Ver. 16. Ostrich; which was served up at the tables of the Persian kings. Heb. “the daughter of the hiena;” (both êiáne) or the swan. Isai. xiii. 21. — Owl, or perhaps the male ostrich, which cruelly abandons its young. — Larus, the water-hen. C. — Some have the cuckow. H.

Ver. 17. Owl, or the onocrotalus, which makes a hideous noise like an assibis, a bird adored in Egypt. Bochart takes the Hebrew to mean an owl, as well as the following term, swan, (C.) which is not probable.

Ver. 18. Bittern, onocrotalum. See v. 17. Protestant version has “pelican and the gier-eagle,” for porphyrion. H. — Its beak and long legs are red. Plin. x. 46. Bochart understands the vulture, and the Samaritan version the pelican; both of which are remarkable for the care they take of their young. Reme may be derived from rem, “mercy.”

Ver. 19. Heron, or “stork,” noted for the same quality: chasida, means “piety.” — Charadrion, a kind of heron, (C.) mentioned by Aristot. viii. 3. It is found in deep holes and rocks. M. — Some translate parrot, peacock, kite, &c. Anapha,may denote a bird easily vexed. C. — Houp, or lapwing. H. — Bat. Strabo (xvii.) speaks of some very large, which were salted and eaten at Borsippe.

Ver. 20. Feet. Such as bees, (C.) and other insects of which he speaks. M.

Ver. 21. Walketh. Heb. adds lo, “not.” But the Massorets read lu, “to it,” agreeably to the Vulg. C. — Prot. version, “Yet these may ye eat, of every flying creeping thing that goeth upon all four, which have legs above their feet, to leap withal upon the earth.”

Ver. 22. Locust. The three former are species of the same kind. The bruchus is a young locust, without wings, (S. Aug. in Ps. civ.,) and the attachus the least of all. Plin. xxix. 5. The ophiomachus is large, “encounters serpents,” and is destitute of wings. The nations called Acridophagi, received their name from their feeding upon locusts, which are the food of the common people in Syria and Africa. See Plin. xi. 29, &c. Clenard, in 1541, wrote from Fez, that he had seen the sky darkened with clouds of locusts, which the people endeavoured presently to destroy, and filled wagons with their bodies, for food. Kirsten says, they are very delicious. Arnulph assures us, that they are a finger’s breadth, and are fried in oil by the poor. Raban. in Matt. iii. 4. See Joel ii. C. — There is no need, therefore, of having recourse to crab fish and wild pears, for the Baptist’s food, as Beza has done. T.

Ver. 23. Only. Equal in length, v. 20-1. M.

Ver. 24. Evening. If he were guilty of sin in so doing, contrition would be necessary to regain God’s favour. W. — But the legal uncleanness would not be removed till the evening; as the one might subsist while the other was remitted. H.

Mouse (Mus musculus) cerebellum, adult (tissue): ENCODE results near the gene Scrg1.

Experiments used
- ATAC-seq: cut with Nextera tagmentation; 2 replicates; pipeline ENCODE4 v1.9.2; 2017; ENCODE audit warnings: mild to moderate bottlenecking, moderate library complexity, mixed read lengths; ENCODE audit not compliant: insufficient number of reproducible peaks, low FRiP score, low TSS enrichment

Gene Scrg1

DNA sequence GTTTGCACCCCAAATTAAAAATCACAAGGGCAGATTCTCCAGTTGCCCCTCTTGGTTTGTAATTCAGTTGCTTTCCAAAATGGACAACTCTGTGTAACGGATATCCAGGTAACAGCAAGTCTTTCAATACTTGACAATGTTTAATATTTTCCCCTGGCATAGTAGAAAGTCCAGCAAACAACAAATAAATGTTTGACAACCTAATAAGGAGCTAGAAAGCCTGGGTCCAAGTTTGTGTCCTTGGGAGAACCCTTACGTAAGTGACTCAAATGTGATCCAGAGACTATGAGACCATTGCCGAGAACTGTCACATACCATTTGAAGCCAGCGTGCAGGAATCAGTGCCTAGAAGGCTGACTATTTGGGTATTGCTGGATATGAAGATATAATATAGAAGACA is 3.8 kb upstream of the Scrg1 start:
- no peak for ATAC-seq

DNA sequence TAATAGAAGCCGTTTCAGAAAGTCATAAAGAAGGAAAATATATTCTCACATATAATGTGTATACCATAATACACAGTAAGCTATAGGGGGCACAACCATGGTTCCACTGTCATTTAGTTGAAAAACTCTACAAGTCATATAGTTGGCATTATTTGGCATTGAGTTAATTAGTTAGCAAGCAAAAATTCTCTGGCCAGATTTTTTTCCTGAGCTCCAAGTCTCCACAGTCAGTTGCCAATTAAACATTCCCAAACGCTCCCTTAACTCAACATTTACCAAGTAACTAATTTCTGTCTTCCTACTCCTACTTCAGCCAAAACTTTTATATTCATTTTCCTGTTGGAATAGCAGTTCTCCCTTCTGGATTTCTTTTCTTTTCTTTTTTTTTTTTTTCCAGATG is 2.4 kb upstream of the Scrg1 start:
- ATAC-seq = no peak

Ver. 25. Necessary. To prevent the obstruction of the road, or the infection of the air. M. — When any person touched these carcasses, he was obliged to wash his clothes immediately, and still to refrain from touching any thing sacred till sun-set. Estius. — If a dog chanced to die in the house of an Egyptian, all the family shaved their hair and began to mourn. The food and wine in the house could no longer be used. Euseb. præp. ii. 1. They adored the dog. But other nations, which did not adore animals, esteemed those unworthy of sacred things who had touched a carcass, though they invoked their gods by slaying beasts, as Porphyrius remarks, ib. v. 10. They put off their shoes when they enter certain temples, for the same reason. Scortea non ulli fas est inferre sacello—ne violent puros exanimata Deos.

Ver. 26. It. When dead. It was lawful to ride on a camel, but not to eat its flesh.

Ver. 27. Hands. Like a monkey, frog, &c. the fore-feet of which rather resemble hands.

Ver. 29. Weasel. Bochart understands the mole, in opposition to all the versions: choled, means indeed “to root up the earth.” C.

Ver. 30. Chameleon, feeds upon air, and assumes various colours. Plin. viii. 33. It resembles a lizard, as does the stellio, ib. xxix. 4. — Lizard. Prot. “snail.” H.

Ver. 33. Broken. See C. vi. 28, where a similar injunction is given. M. — And (v. 35,) ovens and pots, made of earthenware, according to Pollux are to be destroyed. T.

Ver. 34. Water, unclean, or in a polluted vessel.

Ver. 36. Clean. They would be so difficult to purify, and water is so necessary.

Ver. 38. Defiled, and given to the beasts. M.

Ver. 39. Beast die a natural death, or be suffocated, or be slain by a wild beast. C.

Ver. 40. Clothes, and his whole body, either together or separate, as the Rabbins explain the law. Selden syn. i. 3. If any one eat or touch these things, on purpose, he was liable to a more severe punishment, (M.) and his soul was defiled by disobedience, v. 43. C.

Ver. 42. Abominable. Serpents, worms, and reptiles are proscribed. M.

Ver. 44. Holy, and detest the uncleanness of the Gentiles, in their sacrifices and feasts. S. Aug. de C. D. vi. 7.

Ver. 45. Your God. By these laws, the Jews were to be distinguished from other nations. H. — They were also to be reminded, that God was very jealous of their interior sanctity, since he required so great a legal purity. Without the former, they might easily conclude that the latter would not please him. C.